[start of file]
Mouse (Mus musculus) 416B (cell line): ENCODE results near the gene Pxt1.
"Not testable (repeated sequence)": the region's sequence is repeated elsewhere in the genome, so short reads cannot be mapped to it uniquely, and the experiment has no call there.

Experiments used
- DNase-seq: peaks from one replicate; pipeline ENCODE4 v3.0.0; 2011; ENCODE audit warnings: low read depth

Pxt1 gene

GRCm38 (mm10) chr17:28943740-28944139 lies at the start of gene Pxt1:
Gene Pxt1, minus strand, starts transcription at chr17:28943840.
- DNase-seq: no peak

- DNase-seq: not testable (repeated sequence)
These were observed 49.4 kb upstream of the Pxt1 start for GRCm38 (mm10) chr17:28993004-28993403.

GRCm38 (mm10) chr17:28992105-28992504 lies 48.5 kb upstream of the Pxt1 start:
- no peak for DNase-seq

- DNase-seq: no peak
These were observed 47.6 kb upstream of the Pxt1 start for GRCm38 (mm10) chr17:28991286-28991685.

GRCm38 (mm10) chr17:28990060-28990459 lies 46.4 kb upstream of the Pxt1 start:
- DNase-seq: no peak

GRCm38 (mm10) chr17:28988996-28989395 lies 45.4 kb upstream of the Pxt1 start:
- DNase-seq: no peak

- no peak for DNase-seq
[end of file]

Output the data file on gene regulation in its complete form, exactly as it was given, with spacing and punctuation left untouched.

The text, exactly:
Mouse (Mus musculus) 416B (cell line): ENCODE results near the gene Pxt1.
"Not testable (repeated sequence)": the region's sequence is repeated elsewhere in the genome, so short reads cannot be mapped to it uniquely, and the experiment has no call there.

Experiments used
- DNase-seq: peaks from one replicate; pipeline ENCODE4 v3.0.0; 2011; ENCODE audit warnings: low read depth

Pxt1 gene

GRCm38 (mm10) chr17:28943740-28944139 lies at the start of gene Pxt1:
Gene Pxt1, minus strand, starts transcription at chr17:28943840.
- DNase-seq: no peak

- DNase-seq: not testable (repeated sequence)
These were observed 49.4 kb upstream of the Pxt1 start for GRCm38 (mm10) chr17:28993004-28993403.

GRCm38 (mm10) chr17:28992105-28992504 lies 48.5 kb upstream of the Pxt1 start:
- no peak for DNase-seq

- DNase-seq: no peak
These were observed 47.6 kb upstream of the Pxt1 start for GRCm38 (mm10) chr17:28991286-28991685.

GRCm38 (mm10) chr17:28990060-28990459 lies 46.4 kb upstream of the Pxt1 start:
- DNase-seq: no peak

GRCm38 (mm10) chr17:28988996-28989395 lies 45.4 kb upstream of the Pxt1 start:
- DNase-seq: no peak

- no peak for DNase-seq